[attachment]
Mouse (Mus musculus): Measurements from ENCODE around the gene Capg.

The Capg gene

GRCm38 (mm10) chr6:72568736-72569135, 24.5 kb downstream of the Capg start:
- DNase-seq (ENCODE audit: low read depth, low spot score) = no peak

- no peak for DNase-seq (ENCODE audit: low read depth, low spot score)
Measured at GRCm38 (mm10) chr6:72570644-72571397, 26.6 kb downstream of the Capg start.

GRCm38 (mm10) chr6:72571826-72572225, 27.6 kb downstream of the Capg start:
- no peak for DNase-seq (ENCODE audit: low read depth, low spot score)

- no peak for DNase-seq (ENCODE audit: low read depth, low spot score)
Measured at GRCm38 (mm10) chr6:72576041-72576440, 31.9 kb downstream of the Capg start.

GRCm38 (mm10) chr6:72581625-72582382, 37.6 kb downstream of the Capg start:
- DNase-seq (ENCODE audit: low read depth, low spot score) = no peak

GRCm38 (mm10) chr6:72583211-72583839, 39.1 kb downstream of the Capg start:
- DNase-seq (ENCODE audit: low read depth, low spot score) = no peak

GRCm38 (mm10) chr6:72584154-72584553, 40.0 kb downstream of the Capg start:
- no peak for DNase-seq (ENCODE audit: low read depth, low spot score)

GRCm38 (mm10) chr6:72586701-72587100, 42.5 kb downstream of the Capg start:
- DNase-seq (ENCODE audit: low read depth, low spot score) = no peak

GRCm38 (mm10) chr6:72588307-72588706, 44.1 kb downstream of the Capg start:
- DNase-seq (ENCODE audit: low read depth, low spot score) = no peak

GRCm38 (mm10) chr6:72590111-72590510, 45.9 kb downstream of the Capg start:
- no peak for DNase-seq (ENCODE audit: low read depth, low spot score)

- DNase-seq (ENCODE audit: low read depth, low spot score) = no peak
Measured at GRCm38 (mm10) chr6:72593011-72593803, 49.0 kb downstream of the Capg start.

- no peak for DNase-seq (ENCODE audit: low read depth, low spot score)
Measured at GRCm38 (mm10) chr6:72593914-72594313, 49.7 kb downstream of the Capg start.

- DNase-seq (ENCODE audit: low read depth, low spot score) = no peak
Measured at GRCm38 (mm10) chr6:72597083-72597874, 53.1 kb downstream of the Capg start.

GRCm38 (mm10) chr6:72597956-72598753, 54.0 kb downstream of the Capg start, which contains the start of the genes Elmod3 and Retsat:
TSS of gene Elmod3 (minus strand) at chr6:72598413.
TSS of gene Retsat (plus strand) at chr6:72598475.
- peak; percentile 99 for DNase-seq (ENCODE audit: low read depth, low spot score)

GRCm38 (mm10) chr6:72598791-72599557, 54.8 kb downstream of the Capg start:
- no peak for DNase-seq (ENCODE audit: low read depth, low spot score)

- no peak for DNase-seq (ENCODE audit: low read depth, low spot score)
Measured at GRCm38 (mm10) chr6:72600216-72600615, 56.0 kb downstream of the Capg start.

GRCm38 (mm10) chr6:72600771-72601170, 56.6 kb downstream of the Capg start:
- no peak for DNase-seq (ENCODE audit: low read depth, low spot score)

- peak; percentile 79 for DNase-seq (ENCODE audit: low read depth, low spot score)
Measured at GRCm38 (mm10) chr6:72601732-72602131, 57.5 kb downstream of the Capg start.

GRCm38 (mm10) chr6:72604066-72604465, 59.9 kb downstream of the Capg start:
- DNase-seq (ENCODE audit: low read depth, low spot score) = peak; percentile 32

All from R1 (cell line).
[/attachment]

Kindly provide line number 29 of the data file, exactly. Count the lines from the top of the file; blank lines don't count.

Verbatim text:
GRCm38 (mm10) chr6:72597956-72598753, 54.0 kb downstream of the Capg start, which contains the start of the genes Elmod3 and Retsat: